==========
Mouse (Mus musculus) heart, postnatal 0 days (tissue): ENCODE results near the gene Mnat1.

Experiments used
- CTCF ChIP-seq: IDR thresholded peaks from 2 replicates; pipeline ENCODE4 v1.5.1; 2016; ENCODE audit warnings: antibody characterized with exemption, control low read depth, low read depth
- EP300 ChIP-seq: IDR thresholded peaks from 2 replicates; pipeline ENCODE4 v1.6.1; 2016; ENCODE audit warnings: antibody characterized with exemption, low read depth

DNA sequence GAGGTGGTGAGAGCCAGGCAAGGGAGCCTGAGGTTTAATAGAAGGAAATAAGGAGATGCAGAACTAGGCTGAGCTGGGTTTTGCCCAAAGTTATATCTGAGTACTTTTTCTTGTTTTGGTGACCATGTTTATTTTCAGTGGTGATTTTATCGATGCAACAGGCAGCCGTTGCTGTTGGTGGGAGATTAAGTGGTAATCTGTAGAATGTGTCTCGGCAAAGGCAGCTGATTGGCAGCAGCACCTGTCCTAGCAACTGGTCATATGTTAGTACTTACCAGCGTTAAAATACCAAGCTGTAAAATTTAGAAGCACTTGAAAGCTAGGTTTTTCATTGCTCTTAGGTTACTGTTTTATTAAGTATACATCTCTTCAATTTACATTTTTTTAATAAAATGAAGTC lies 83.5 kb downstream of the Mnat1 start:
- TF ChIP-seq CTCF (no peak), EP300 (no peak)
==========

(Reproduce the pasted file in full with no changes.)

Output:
Mouse (Mus musculus) heart, postnatal 0 days (tissue): ENCODE results near the gene Mnat1.

Experiments used
- CTCF ChIP-seq: IDR thresholded peaks from 2 replicates; pipeline ENCODE4 v1.5.1; 2016; ENCODE audit warnings: antibody characterized with exemption, control low read depth, low read depth
- EP300 ChIP-seq: IDR thresholded peaks from 2 replicates; pipeline ENCODE4 v1.6.1; 2016; ENCODE audit warnings: antibody characterized with exemption, low read depth

DNA sequence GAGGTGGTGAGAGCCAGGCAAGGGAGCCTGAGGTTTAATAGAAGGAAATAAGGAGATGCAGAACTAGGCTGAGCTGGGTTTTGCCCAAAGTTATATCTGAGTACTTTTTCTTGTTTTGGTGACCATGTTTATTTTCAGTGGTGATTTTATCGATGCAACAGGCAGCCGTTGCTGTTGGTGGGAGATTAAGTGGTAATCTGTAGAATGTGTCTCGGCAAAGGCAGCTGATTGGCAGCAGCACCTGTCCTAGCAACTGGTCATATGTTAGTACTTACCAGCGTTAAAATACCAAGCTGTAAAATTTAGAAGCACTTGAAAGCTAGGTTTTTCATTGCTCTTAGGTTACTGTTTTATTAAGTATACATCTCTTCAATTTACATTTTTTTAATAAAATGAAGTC lies 83.5 kb downstream of the Mnat1 start:
- TF ChIP-seq CTCF (no peak), EP300 (no peak)